Liquid Lunch With Tim Farrell: ‘The New Burgundy’

Brooklyn Wine Exchange's wine buyer explains why those in the know are drinking Jura

Tim Farrell in the back room at Brooklyn Wine Exchange. (Photo: Sasha Maslov)
Tim Farrell in the back room at Brooklyn Wine Exchange. (Photos by: Sasha Maslov)

The first time I had a wine from Jura, the small French region about an hour east of Burgundy, it was on the recommendation of a bartender at Lafayette. The next time was at Daniel, where the sommelier directed me toward a hard-to-find bottle of trousseau from Jean-François Ganevat.

As intriguing as the wines themselves was the reaction each elicited from my various alcohol spirit guides. Beyond the de rigueur insight, I detected genuine excitement, an earnest geekiness to take a nonbeliever into the fold of Jura, a footnote region whose weirdo products were once written off as trifles by oenophiles, before emerging as the beverage-industry insider’s drink of choice. 

“It was a joke region. You could talk about the entire history of French wine and not cover the Jura and probably no one would notice,” said Tim Farrell, wine buyer at Brooklyn Wine Exchange, the excellent shop on Court Street, when we met for lunch at nearby Rucola, for an impromptu tasting. “It’s that obscure—or at least until recently it was.”

The first bottle Mr. Farrell opened was a poulsard—which is one of the unique red grapes of Jura (the other being trousseau)—made by Jacques Puffeney, who works under the Arbois appellation and is so revered he’s referred to as the local “Pope.” (Unlike most regions, it is advised to taste Jura’s reds first and then move on to the whites.)

Not long ago, Jura was considered "a joke region." (Photo: Sasha Maslov)
Not long ago, Jura was considered “a joke region.”

“Because it’s a cooler region, red grapes struggle to ripen, so you could never make a big massive extracted wine out of it,” Mr. Farrell explained, holding up a glass to demonstrate the wine’s translucency. “Good poulsard should be light in body but big in flavor.” He took a sip. “Easy drinking, good acid—this wine tastes very fresh to me.”

Part of what makes Jura wines so exciting to Mr. Farrell, a former food writer, is that each has a distinctive taste profile, a result of the multiple Earth-moving geologic periods that formed the Jura mountains, while exposing a unique set of limestone and marl in the valley areas where wine is now produced. “A few years ago, I may have thought that Jura as a category was being weird for the sake of being weird,” he admitted. “But when you taste 150 wines a week, you start to realize a lot of stuff can taste the same. The game is to find wine that tastes like where it’s from—it’s the whole notion of terroir.”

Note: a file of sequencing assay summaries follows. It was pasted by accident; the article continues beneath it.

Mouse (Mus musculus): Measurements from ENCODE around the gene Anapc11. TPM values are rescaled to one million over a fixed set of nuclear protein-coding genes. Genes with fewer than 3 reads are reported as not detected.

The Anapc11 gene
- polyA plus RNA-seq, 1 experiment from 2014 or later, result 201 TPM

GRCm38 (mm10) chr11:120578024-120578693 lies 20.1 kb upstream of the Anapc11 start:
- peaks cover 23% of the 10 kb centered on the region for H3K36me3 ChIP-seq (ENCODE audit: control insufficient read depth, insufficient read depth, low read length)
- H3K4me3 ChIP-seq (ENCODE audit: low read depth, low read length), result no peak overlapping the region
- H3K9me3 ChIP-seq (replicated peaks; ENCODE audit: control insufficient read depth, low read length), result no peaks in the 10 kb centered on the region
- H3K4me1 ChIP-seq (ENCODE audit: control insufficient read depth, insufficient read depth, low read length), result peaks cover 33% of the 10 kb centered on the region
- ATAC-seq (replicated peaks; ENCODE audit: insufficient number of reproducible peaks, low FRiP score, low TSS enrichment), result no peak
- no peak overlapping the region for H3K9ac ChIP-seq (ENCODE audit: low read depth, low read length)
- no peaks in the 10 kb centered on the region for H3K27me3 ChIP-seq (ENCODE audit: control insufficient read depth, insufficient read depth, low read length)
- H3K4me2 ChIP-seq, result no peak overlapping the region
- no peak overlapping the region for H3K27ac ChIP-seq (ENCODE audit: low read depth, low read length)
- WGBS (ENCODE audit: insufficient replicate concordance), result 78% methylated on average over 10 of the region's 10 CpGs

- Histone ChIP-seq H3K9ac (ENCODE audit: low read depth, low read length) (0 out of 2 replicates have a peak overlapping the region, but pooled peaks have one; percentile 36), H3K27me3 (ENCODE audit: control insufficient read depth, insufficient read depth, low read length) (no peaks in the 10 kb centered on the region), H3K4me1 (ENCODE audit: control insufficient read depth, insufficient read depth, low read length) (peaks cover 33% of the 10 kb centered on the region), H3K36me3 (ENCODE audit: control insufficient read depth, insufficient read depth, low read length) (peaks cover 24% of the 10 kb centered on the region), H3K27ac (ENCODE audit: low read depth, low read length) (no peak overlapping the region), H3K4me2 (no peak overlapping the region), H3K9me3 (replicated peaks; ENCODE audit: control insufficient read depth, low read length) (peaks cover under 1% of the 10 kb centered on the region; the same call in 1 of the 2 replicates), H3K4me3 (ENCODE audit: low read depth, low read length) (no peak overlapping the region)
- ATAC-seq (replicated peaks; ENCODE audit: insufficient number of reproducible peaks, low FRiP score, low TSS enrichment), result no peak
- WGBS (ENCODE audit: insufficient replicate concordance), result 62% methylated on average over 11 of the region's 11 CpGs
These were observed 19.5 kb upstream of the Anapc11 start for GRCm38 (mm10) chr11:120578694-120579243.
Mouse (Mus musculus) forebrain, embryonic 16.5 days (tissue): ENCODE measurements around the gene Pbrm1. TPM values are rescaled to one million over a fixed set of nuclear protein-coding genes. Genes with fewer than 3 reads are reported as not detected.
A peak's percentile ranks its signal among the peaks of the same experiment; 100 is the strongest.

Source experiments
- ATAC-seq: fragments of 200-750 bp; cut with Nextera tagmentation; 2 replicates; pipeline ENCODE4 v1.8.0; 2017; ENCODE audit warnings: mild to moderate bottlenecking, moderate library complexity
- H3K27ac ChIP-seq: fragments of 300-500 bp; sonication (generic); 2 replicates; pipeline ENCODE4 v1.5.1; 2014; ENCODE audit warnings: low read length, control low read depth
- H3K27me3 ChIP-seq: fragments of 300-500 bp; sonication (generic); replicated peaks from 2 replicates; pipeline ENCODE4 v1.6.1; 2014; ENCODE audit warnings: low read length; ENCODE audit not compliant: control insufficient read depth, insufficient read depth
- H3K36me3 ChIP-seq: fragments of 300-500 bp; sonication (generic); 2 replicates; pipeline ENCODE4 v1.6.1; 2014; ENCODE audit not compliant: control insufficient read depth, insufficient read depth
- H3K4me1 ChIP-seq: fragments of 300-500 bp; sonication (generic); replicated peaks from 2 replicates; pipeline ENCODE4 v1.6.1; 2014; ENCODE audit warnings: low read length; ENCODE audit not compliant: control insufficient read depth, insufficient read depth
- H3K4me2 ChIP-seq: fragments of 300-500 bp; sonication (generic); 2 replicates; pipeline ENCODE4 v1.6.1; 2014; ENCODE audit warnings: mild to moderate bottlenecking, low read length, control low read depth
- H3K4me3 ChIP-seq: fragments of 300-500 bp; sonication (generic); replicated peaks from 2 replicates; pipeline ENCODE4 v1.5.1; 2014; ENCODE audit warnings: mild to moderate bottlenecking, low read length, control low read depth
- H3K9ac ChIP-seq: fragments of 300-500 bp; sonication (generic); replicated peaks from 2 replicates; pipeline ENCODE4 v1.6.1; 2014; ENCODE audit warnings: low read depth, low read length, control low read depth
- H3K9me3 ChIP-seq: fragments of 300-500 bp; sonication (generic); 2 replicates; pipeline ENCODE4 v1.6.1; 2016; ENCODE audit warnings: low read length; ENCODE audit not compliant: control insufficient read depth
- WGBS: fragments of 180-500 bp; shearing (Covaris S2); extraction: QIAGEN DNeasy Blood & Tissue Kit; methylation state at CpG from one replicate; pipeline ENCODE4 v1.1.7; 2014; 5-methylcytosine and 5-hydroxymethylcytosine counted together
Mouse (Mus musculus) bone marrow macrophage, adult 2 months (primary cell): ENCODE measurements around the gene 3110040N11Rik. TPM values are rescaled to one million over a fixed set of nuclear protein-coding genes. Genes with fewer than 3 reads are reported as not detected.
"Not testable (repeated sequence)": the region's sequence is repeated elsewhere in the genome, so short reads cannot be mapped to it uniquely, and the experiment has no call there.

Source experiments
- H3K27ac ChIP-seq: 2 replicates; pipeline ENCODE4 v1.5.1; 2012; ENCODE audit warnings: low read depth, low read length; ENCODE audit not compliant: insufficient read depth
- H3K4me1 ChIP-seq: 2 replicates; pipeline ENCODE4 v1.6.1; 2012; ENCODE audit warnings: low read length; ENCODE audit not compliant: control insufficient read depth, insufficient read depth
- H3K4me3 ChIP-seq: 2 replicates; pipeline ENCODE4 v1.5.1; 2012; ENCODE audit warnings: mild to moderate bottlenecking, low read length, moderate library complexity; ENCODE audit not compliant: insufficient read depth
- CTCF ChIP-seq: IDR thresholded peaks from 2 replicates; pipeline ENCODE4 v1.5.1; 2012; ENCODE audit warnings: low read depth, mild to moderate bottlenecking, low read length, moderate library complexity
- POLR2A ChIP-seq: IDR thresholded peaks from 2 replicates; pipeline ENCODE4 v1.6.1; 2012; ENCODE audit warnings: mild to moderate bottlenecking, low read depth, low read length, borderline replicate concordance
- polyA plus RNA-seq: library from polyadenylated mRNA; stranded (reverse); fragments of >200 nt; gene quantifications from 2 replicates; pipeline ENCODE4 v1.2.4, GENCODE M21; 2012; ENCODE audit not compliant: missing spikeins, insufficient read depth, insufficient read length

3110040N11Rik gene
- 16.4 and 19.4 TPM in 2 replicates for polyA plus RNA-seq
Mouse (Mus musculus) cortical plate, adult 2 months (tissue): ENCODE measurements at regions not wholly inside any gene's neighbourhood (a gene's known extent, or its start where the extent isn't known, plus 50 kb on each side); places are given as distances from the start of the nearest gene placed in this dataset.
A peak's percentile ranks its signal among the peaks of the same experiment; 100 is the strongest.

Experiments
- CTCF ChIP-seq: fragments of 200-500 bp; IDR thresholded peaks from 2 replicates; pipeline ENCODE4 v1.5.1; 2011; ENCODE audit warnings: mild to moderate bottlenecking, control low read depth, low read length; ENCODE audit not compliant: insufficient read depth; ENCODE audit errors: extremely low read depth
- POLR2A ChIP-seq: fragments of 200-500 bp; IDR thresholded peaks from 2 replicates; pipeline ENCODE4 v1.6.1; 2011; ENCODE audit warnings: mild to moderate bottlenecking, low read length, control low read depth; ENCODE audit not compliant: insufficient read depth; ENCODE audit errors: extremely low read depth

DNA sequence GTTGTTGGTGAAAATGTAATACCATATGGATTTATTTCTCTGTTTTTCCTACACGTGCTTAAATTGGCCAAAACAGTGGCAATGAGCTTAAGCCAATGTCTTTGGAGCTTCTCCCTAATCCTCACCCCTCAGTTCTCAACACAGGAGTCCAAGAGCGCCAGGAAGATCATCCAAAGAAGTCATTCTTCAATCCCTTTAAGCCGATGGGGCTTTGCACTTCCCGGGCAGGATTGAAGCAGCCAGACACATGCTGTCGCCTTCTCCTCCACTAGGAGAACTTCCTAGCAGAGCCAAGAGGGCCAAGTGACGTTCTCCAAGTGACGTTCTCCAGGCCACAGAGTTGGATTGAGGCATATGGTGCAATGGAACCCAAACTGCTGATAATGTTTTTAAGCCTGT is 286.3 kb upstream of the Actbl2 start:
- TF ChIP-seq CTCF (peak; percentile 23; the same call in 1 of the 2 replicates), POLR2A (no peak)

Next up, we tried a white made from the savagnin grape, produced by Les Granges Paquenesses, called La Pierre, which some might mistake for a white Burgundy. Unlike most of Jura’s savagnins, this wine, which has only been available in the city for a few months, is topped off in the barrel, as liquid evaporates. Therefore, it does not undergo an oxidative process, when yeast is allowed to form a veil within the barrels, resulting in strong sherry notes. “Those white are very powerful, very jarring for people who haven’t had it before,” said Mr. Farrell. 

The most famous of Jura’s oxidative wines—the most famous of Jura’s wines, period—is called vin jaune, or yellow wine. It is also the most expensive, partly because it has to be aged for a minimum of six years. Not willing to part with a nearly-$100 bottle, Mr. Farrell brought along an example of what he deemed “baby vin jaune” instead—in this case, from Philippe Bornard—which is taken out of the barrels before it can legally carry the vin jaune banner. 

This was a good introduction, according to Mr. Farrell, not only because its producer represents the “avant-garde” of natural winemakers, but also because the bottle is significantly cheaper than fully-aged vin jaunes. As we sniffed our glasses, Mr. Farrell seemed to gauge my reaction. He cautioned, “That’s not your typical lunchtime white.”

So why are these idiosyncratic wines enjoying such a surge in popularity? Mr. Farrell has a theory. “Chefs are becoming more active in wine lists, and they get very burnt out on flavor,” he said. “I find that chefs are quite interested in the flavors of Jura, because they’re so unique.”  

Another, more basic reason, he suggested, is price point. “There’s something about Jura that reminds a lot of people of Burgundy,” he said. “They share two of the same grapes—chardonnay and pinot noir—and they’re not that far apart, but Burgundy has become prohibitively expensive, whereas Jura was always its own little secret thing, where all the wine was drunk there.

“They’re like bizarro regions,” he added. “And for a lot of people, Jura is the new Burgundy.”




Les Granges Paquenesses Savagnin “La Pierre” 2011, $28
“I would do this with heavy fish dishes, like lobster or baked crab. Trout can also stand up to over-the-top whites.”

Philippe Bornard Savagnin “Les Marnes” 2006, $42
“If you’ve read about vin jaune but don’t want to invest all that money. I would drink this with cheese.”

Domaine Overnoy-Crinquand Crémant du Jura Rosé, $32
“Crémant is any wine that’s made Champagne style that’s not from Champagne. This is poulsard, so it’s more unusual. A wine like this with a little sweetness is great with spicy food.”

Jacques Puffeney Poulsard Arbois 2010, $26
“Pairs well with charcuterie. You want something with heaviness so the acidity in the wine can lighten it up.” Liquid Lunch With Tim Farrell: ‘The New Burgundy’